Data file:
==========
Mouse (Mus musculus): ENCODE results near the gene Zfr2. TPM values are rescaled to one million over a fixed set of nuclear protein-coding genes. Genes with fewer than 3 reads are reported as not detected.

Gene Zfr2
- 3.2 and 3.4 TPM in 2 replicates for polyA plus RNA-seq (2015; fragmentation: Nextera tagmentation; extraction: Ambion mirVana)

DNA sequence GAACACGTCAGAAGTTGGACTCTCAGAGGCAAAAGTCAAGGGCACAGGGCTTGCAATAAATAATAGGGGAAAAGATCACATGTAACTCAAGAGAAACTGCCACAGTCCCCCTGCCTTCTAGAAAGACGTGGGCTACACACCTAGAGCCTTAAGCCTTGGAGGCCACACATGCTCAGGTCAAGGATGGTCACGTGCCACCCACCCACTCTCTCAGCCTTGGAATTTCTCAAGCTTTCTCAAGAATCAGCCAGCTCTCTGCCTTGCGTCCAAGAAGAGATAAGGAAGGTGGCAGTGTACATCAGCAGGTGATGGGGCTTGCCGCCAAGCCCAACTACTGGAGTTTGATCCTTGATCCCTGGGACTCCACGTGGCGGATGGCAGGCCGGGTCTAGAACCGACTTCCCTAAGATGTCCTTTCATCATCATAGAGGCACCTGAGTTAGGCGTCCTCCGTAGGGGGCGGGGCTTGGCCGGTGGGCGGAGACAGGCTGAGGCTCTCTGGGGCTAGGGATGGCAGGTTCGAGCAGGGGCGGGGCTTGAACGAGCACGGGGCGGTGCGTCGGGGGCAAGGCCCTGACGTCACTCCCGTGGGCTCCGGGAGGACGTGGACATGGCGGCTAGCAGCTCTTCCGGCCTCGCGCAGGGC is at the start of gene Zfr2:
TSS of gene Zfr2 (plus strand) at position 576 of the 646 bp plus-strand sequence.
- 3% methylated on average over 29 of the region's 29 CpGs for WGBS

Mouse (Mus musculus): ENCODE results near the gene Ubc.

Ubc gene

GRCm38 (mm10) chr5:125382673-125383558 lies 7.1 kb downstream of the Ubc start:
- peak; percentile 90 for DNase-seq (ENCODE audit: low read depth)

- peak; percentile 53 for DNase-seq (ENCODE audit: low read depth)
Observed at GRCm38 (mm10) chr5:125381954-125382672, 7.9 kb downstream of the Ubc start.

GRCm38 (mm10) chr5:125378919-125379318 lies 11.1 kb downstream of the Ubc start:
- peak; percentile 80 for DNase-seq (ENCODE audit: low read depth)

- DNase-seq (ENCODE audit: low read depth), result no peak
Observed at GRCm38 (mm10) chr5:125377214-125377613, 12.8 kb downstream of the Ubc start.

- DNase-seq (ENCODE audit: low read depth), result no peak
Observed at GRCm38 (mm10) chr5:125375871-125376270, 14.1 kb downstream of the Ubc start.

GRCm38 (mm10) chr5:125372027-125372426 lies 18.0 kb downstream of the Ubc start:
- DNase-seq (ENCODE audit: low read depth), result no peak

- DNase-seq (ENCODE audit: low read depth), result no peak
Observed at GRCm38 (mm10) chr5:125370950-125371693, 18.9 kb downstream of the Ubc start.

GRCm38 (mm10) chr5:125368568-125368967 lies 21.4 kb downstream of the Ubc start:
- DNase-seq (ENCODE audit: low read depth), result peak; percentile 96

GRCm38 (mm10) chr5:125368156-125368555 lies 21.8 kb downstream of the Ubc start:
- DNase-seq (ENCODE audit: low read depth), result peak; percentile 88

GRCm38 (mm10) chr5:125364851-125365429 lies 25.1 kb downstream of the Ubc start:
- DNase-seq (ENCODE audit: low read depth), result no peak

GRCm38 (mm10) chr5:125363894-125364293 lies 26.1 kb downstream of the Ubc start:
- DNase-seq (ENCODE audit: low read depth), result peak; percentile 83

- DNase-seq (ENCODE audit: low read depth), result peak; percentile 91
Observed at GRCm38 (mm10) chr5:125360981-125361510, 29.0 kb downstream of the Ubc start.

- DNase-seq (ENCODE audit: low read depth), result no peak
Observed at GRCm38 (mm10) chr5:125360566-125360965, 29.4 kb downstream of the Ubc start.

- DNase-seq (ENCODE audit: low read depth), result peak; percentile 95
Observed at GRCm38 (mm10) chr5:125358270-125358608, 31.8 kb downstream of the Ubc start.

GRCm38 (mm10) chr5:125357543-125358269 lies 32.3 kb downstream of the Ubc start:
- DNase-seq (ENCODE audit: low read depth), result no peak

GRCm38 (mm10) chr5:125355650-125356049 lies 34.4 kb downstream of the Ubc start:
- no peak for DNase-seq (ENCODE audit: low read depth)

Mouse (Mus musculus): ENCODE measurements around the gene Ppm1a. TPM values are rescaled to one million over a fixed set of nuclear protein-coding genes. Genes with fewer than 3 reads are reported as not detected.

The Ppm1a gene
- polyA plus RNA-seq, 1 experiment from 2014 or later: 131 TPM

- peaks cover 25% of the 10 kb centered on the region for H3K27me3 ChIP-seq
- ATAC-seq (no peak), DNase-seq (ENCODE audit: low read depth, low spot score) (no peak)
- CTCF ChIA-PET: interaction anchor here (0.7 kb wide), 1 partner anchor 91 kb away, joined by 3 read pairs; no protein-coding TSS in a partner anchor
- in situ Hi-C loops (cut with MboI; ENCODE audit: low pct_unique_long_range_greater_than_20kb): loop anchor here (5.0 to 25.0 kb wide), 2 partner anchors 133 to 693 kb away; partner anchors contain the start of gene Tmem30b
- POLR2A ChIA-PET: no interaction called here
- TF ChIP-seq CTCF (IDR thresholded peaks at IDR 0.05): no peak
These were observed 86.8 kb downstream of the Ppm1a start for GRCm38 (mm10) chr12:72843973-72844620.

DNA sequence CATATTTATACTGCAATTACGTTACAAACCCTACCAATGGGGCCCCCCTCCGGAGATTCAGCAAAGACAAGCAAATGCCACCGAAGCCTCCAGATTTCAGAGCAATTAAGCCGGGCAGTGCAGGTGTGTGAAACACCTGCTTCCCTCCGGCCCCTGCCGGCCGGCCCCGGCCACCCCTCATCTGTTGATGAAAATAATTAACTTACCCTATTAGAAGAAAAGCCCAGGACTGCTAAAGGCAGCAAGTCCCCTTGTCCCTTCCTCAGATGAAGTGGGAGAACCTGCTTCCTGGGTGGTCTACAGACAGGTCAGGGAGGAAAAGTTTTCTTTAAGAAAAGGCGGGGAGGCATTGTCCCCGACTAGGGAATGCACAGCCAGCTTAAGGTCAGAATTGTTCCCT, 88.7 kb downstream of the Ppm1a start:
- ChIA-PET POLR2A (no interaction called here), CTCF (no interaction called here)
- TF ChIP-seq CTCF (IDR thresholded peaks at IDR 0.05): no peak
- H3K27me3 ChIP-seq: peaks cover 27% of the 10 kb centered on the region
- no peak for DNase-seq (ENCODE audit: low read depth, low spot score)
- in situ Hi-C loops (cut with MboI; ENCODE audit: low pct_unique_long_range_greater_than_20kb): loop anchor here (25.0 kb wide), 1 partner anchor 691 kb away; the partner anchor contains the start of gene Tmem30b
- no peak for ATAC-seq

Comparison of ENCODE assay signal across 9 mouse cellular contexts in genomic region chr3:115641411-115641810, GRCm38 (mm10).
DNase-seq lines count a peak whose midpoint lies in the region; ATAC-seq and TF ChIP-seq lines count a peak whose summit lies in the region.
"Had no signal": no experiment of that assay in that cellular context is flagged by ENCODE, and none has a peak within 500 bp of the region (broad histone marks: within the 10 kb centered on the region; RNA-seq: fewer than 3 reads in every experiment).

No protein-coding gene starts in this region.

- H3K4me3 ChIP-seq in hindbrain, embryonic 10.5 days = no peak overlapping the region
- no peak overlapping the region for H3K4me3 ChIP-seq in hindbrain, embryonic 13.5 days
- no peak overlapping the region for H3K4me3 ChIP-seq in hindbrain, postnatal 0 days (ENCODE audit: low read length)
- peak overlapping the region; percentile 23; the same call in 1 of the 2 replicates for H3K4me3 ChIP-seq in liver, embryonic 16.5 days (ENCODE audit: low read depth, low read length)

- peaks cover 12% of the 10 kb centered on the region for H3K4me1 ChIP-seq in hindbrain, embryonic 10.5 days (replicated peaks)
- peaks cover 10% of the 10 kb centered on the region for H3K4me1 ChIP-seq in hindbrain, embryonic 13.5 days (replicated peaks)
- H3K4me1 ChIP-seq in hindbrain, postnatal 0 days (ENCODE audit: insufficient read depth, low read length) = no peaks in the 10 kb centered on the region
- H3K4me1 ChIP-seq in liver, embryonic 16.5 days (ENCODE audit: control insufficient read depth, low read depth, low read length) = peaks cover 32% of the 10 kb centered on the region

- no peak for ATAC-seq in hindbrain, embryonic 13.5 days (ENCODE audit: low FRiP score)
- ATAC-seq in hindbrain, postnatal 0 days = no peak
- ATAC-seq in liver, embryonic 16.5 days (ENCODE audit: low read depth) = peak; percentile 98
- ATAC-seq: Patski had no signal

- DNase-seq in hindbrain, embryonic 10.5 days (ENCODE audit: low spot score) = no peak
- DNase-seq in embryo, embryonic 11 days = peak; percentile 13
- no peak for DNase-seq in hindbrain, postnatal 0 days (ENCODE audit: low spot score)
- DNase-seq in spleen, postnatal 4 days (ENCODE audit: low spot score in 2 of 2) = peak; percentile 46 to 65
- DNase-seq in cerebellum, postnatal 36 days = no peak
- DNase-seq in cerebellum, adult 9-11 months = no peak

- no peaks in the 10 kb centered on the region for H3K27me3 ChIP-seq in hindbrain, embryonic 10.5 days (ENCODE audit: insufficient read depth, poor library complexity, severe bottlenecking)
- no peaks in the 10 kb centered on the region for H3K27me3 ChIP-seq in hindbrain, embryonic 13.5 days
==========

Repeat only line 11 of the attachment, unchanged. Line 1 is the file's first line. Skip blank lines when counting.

- peak; percentile 53 for DNase-seq (ENCODE audit: low read depth)